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Steve Crandall's Squash Stringing Tips

Some Tips for the New Season

By Steve Crandall
Vice President, Sales & Marketing
Ashaway Racket Strings

Squash Stringing
The rule is, string loose for power, tight for control. A slightly softer string bed will be more elastic and impart more rebound power to the ball. A tighter string bed will be flatter and facilitate greater control. For improved power with control, back down a couple pounds on tension, but use a string with a textured surface.
The new squash season is not yet upon us, and while it's never too early to start thinking about getting out on the court, what is upon us are some not so pleasant economic times. So while you're thinking about getting out on the court, you may also want to think about ways to economize just a little on your squash game. Here are some tips that will help get you ready for the season and may save you some change.

Check your shoes. Do you need a new pair? Make sure that the soles and uppers are intact. A worn or uneven sole can make maneuvering around the squash court a risky proposition, and a slip can cost points or even cause an injury. If the shoes are structurally OK, a "salty" smudge or two won't hurt your game. But if you opt for new, check out some of the new shoes that are designed specifically for playing squash. They offer better support for the entire foot, and the soles are designed to provide maximum traction on all indoor court surfaces, including finished court surfaces, as well as sanded squash courts.

Check your racquet grip and frame. Is your grip worn to the point of compromised performance? Does it still provide both traction and comfort? If your grip has flattened out, you may be holding the racquet handle too tightly. This could throw off your ability to make key touch shots. You may also want to consider a specialized grip that provides shock absorption to decrease the likelihood of joint injuries and muscle fatigue.

Check your racquet frame for cracks. A tiny crack that happened last season may have grown, depending on how the racquet was stored during the off season. Improper storage may also account for bent or warped frames. Either of these problems can hinder performance.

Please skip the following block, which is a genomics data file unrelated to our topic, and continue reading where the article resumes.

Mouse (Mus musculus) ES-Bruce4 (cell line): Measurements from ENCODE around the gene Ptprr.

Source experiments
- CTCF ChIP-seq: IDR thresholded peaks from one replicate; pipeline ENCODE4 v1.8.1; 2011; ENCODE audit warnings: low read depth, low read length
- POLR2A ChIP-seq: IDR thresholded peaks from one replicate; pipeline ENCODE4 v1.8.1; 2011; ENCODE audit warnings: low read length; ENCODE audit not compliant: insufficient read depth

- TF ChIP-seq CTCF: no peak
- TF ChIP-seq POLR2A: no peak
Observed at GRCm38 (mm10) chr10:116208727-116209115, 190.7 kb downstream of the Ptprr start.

If your racquet is structurally sound, you don't need to buy a new one just because the paint is a little scratched or because it's last year's style. However, if you don't yet have a carbon fiber frame, you might consider an upgrade. In addition to the overall weight/strength advantages of carbon fiber, racquet manufacturers are constantly using additives and applying other technical wizardry to reduce weight even more, improve balance and torsional stiffness, and add power and control.

Restring your racquet. The beginning of the squash season is the ideal time to restring your racquet, whether the strings are broken or not. The general rule of thumb is that - barring any broken strings - you restring your racquet as many times a season as you play squash in a week. That means a player who steps onto the court five times a week, will most likely restring five times during the season.

Think about your string selection. Was your game all that you wanted it to be last season? A different string - or stringing differently - might give you a better edge. Or save you money. If you want more power you can either move to a string like Ashaway PowerNick® with its high tech Zyex® multifilament construction, or you can stay with the string you have and probably increase power by backing off on the tension a bit.

"What's that?" you say. "Back off on the tension?" That right. The rule is, string loose for power, tight for control, and it's one that even the top pros often get wrong. A slightly softer string bed will be more elastic and impart more rebound power to the ball. A tighter string bed will be flatter and facilitate greater control. If you want more power but fear losing control (over the ball, that is), back down a couple pounds on tension, but use a string with a textured surface like Ashaway's SuperNick® XL or XL Pro.

If economy is the name of this year's game, look to a more durable string. You may find that a heavier gauge string, or one of different construction, plays as well as your current string, but lasts even longer, reducing the frequency with which you need to restring. If you're unsure about string choice or what might work best for you, ask the squash pro at your club or a professional stringer. You can find one in your area by clicking here.

But whatever changes you decide to make to your regimen - or which the economy has decided for you - do get out and play by all means. This is especially true if you're one of the many who are currently out of work. Regular exercise can help relieve the stress of job hunting, and you never know who you might meet at the club or what opportunities might arise.

This article previously appeared in Squash Magazine.

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